Armed with our Showbiz passes, we boarded the train, destination ANZ Stadium. You just know it’s going to be a huge night when, at almost every station, the people boarding were decked out in AC/DC gear. We couldn’t help but think the train from Lidcombe to Olympic Park was truly a rock’n’roll train as the song played out in our heads.
As we entered the stadium, we were expecting long delays due to bag and body searches but there was none of that. As we walked through, there was an abundance of merchandise but it was the flashing horns that caught our attention. We had to have a pair. It was an amazing sight to look out at a stadium full of flashing red horns!
Due to our pre-show function, we missed the first support act, “Calling All Cars”, but took to our seats during ”Wolfmother’s” performance. We thought the sound was too loud and distorted but you could appreciate the boys were giving it their all, despite seeming a little lost on the giant stage.
As you would expect, the stage was massive, with large, inflated, red, horned caps on either side, large screens and a catwalk that appeared to be 1/2km long!
At one point, dark clouds loomed above. How cool would it be to get a shot of a lightning bolt above one of the caps and call it “Thunderstruck”!
As the lights dimmed, the crowd exploded with the realisation that the long awaited “Black Ice” show had commenced with the familiar opening riffs of “Rock’n’Roll Train”. Australia’s famous rock legends took to the stage with an energy and pace that many younger bands would struggle with and maintain through the night.
There they were before our eyes, Brian Johnson with his unmistakable voice, Angus Young in his trademark school uniform, both moving around the giant stage to ensure everyone got a glimpse of their idols whilst Malcolm Young, Cliff Williams and Phil Rudd played their hearts out to a crowd that sang, cheered, punched the air or played air guitar. It was a sight to behold when thousands of people join in unison for a common cause – good old fashioned rock’n’roll.
I struggled with my pocket camera to try and get decent photos, incredibly jealous of the photographers that had scored a coveted pass to the show.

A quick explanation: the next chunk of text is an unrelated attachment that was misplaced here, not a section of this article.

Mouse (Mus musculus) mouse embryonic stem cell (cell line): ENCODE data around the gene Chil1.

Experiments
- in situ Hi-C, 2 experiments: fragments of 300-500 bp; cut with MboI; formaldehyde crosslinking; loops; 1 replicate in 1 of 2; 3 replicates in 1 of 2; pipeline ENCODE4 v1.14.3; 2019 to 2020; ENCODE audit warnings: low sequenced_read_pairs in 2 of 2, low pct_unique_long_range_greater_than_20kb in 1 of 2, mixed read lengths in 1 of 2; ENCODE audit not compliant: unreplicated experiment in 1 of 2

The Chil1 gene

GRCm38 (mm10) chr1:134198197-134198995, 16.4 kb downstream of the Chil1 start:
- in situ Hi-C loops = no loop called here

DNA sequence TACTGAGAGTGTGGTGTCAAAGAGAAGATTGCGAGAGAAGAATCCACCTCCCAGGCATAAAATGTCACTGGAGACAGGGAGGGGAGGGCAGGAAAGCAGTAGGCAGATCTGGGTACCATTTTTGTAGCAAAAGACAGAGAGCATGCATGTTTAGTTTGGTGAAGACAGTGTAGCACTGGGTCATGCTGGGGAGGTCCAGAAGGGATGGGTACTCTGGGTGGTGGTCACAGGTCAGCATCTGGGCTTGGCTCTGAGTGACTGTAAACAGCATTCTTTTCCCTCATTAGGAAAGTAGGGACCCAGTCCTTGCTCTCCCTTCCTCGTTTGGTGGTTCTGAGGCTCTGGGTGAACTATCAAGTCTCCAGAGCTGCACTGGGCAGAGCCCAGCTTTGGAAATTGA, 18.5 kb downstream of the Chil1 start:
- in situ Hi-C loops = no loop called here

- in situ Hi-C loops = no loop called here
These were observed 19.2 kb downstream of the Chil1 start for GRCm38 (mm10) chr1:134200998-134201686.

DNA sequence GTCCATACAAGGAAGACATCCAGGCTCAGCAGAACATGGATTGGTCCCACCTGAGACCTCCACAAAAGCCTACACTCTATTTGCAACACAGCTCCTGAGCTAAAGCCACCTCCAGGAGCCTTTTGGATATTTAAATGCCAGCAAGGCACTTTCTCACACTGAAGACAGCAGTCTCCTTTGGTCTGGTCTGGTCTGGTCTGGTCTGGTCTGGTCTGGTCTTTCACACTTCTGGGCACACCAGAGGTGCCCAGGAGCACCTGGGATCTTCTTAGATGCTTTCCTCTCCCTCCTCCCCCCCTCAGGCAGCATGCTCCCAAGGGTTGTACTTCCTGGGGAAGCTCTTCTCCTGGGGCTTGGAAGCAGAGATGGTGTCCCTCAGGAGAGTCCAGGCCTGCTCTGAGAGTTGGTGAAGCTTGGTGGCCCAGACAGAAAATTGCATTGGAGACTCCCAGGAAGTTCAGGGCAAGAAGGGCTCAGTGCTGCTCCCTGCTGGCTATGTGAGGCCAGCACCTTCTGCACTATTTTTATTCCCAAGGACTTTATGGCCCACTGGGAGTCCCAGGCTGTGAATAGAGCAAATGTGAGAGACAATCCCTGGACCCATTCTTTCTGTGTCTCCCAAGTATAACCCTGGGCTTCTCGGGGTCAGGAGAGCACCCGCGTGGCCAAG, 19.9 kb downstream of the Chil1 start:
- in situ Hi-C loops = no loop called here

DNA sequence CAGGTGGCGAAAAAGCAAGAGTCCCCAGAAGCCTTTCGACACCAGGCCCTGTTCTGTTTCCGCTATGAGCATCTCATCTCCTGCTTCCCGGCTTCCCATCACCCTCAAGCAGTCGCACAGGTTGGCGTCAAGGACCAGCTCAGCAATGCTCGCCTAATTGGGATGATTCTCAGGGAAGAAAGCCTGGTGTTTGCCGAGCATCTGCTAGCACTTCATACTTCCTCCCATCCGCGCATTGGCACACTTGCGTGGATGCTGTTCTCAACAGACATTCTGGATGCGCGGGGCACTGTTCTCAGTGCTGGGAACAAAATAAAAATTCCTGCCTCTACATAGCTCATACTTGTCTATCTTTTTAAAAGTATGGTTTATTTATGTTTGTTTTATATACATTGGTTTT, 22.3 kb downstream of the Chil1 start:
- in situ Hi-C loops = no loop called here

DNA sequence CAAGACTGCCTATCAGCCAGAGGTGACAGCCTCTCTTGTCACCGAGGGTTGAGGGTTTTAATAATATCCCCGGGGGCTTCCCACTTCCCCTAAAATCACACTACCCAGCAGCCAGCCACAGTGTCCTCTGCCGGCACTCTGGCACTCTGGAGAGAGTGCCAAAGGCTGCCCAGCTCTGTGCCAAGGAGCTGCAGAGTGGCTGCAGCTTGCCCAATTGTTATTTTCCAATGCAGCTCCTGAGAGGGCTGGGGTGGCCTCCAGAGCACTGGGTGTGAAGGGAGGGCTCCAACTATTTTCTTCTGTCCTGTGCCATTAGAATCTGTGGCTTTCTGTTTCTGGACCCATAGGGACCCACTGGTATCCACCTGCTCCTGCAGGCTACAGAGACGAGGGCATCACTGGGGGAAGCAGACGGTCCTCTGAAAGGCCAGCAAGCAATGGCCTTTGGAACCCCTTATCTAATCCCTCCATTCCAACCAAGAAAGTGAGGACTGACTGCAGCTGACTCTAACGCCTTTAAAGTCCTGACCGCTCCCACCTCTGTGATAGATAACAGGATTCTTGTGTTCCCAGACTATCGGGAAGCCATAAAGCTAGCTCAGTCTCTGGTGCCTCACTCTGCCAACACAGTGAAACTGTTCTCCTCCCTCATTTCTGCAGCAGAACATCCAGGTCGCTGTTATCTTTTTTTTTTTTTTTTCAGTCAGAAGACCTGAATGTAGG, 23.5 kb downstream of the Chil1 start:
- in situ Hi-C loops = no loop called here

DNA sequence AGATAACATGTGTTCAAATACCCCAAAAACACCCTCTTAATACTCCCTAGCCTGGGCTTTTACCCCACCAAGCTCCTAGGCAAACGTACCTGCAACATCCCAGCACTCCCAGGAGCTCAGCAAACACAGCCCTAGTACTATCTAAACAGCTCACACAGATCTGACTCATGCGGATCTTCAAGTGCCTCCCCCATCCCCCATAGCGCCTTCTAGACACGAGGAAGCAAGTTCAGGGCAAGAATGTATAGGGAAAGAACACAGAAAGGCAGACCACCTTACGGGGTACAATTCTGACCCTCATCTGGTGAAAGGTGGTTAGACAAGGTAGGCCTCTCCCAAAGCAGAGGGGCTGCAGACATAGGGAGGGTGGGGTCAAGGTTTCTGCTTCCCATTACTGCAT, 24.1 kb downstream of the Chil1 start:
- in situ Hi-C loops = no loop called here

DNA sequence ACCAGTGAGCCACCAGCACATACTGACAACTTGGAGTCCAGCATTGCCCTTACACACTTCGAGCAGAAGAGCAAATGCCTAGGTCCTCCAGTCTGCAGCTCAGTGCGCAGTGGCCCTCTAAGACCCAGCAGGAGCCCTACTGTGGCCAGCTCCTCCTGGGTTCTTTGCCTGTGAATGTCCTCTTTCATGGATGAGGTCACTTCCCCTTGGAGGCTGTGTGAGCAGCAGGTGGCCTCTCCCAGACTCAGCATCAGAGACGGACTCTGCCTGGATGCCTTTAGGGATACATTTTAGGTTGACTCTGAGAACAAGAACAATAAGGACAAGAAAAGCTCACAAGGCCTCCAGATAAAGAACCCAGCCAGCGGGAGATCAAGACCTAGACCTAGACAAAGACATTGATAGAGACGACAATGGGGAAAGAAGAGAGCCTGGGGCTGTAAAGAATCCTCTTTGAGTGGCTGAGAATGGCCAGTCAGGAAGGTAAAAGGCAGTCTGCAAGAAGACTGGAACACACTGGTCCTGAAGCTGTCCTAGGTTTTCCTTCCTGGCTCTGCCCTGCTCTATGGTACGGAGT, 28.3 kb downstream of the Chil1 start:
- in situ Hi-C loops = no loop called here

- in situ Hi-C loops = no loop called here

Whilst we had good seats, when you’re in a stadium that large, the lads on stage were tiny. Still, it didn’t matter, this was AC/DC, they were LIVE and they were amazing! The atmosphere was electric.
The last time we saw them was at the Entertainment Centre back in the 80s, I remember taking a break from my neck aerobics to look up and see 10,000 people head banging simultaneously. It’s a vision that has been imprinted into my psyche forever and I knew that tonight’s show was going to do the same.
The music was loud and clear and the stage, with it’s giant steam train, enormous Hell’s Bell, blow up Rosie, canons and spectacular light show, ensured we were in for a visual treat, no matter how far our seats were.
What impressed us was the way the whole show came together so seamlessly. The band started on time, the giant stage props appeared and disappeared with minimal fuss and it all seemed to run like clockwork.
There’s so much to enjoy at an AC/DC concert, where do I start? From watching Angus, with his signature moves, obligatory striptease revealing AC/DC shorts and guitar solo during “Let there be Rock”, to Brian swinging off Hell’s Bell and performing some of their bigger hits, to women flashing their wares during “The Jack”, there was always something happening. It just seemed that time stood still and we were all half our age.
The audience roared when images of Bon Scott flashed on the screen during the anthemic “High Voltage”, a fitting tribute to a legendary figure that may be gone but will certainly never be forgotten.
The irony of the night was that AC/DC - the tough, rebellious boys from the wrong side of the tracks - had somehow become a family band! There were generations of family members enjoying the show together. Who’d have thought? What a testament to their enduring talent and appeal.
Before we knew it, it was encore time. The band performed “Highway to Hell” and “For Those About to Rock” and it was obvious that fans just couldn’t get enough. Surely, it can’t be over? A fireworks show signaled the end to a surreal experience and a stadium of satisfied fans left wondering how long before they experienced the AC/DC phenomenon again. Hopefully, it won’t be another 9 years.
Hell Ain't a Bad Place to Be
Back in Black
Shot Down in Flames
Shoot to Thrill
You Shook Me All Night Long
Whole Lotta Rosie
Let there be rock (Angus solo)
Highway to Hell
For Those About to Rock